An Endzeitgeist.com review
This installment of the Advanced Adventures-series clocks in at 17 pages, 1 page front/back cover, 1 page editorial/ToC, 1 page SRD, 1 page advertisement, leaving us with 13 pages of content, so let’s take a look!
All right, as pretty much always for the series, this module uses the OSRIC rules-set and is easy enough to adjust to other old-school systems. It’s intended for characters level 2- 4, and a well-rounded group is very much suggested. That being said, difficulty-level-wise, I consider this to be a tough, but fair challenge – the module per se can be pretty tough if you want to “clear” the module and score all the treasure; focusing on the story makes it easier to complete – risk-reward ratio is sound.
Sand-borne lamprey like worms, stats for scorpion swarms and a giant black scorpion are included within, alongside another new critter, the vermin dog. More on those critters later. The cartography is functional, b/w, and, as always, we unfortunately don’t get player-friendly versions of the maps.
Structure-wise, this module represents two different modules, roughly connected by a mini-hex-crawl overland map, though the PCs will follow a specific trail, so no hexcrawling is really required – the wilderness behaves more like a point-crawl. Speaking of which: We do get notes on random encounters for the wilderness area, focusing on vermin, with a bit of undead thrown in; the wilderness area also features a selection of a few scripted encounters the PCs are going to happen upon.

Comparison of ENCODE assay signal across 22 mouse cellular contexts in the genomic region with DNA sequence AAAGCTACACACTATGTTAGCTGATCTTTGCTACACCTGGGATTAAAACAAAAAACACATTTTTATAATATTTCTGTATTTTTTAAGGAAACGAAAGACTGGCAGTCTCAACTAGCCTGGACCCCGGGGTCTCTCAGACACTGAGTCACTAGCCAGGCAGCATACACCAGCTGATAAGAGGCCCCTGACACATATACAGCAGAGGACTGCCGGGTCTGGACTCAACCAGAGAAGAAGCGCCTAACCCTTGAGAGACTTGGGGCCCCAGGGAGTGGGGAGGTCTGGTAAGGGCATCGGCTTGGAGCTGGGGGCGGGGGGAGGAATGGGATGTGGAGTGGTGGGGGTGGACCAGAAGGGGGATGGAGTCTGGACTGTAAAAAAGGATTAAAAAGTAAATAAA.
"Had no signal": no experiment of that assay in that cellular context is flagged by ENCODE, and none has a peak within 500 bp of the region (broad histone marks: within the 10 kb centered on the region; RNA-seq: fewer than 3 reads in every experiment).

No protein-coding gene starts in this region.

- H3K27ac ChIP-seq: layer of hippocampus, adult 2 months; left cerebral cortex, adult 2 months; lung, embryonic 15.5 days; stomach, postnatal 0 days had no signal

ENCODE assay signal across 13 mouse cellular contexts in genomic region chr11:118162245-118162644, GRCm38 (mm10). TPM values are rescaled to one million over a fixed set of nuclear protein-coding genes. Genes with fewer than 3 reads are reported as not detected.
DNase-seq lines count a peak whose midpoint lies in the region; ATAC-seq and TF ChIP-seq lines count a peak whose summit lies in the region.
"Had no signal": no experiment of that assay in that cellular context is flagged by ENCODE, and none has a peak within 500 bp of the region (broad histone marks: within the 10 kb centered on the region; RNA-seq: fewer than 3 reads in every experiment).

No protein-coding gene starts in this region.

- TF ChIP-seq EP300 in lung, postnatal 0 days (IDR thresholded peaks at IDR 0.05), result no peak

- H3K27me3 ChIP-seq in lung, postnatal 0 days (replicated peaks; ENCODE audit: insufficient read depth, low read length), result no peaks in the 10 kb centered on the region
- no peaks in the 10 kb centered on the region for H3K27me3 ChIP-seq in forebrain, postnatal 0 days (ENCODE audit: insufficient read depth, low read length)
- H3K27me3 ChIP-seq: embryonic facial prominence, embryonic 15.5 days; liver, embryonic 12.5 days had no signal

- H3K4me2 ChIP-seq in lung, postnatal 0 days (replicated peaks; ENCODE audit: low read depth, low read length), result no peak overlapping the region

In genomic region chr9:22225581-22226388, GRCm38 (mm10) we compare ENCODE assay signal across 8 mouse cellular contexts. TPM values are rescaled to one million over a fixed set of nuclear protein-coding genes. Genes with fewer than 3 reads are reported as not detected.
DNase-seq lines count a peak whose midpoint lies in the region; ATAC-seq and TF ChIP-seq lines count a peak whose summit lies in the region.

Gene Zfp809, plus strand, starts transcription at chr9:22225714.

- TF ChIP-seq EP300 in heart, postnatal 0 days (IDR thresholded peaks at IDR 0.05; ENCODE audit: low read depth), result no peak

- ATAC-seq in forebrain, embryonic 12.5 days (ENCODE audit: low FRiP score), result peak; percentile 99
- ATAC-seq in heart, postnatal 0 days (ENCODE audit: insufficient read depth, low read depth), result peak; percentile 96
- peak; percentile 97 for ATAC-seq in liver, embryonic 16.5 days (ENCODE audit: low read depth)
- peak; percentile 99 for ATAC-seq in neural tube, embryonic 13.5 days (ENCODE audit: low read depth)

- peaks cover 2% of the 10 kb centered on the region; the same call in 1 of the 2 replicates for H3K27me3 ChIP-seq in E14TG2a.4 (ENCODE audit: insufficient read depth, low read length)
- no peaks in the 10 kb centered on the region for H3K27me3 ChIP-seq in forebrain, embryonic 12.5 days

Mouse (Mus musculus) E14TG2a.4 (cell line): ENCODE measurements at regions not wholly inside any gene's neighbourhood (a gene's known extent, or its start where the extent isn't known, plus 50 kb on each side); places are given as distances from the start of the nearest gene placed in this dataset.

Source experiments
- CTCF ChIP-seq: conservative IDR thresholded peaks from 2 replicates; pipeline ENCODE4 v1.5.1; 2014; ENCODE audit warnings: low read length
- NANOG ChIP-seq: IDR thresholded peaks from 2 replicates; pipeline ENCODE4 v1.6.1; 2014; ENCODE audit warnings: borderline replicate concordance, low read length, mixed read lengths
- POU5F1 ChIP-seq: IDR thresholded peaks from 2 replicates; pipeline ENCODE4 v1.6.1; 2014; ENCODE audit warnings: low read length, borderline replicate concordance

Okay, there is one more thing you should know about this module: There is one problematic bottleneck herein, and it may well break the module for you and yours. Big plus: The attention to detail is surprising: Even old statues that are truly unwieldy note weight and potential GP-value when dragged out of the desert – really cool.
All righty, this is as far as I can go without serious SPOILERS. Potential players should jump ahead to the conclusion.
Only GMs around? Great! So, the PCs have been hired by Sultan Mehmet, a disgusting, misfigured man, to retrieve his fifth wife, Syriana, who has just been kidnapped by dervishes, a desert-dwelling tribe long in conflict with the sultan and his men. Thus, lancers guide the PCs to the desert, where they happen upon the carnage of the desert ambush – and provided they can get rid of the hostile vultures, they’ll be able to track Syrianas captors through the dunes.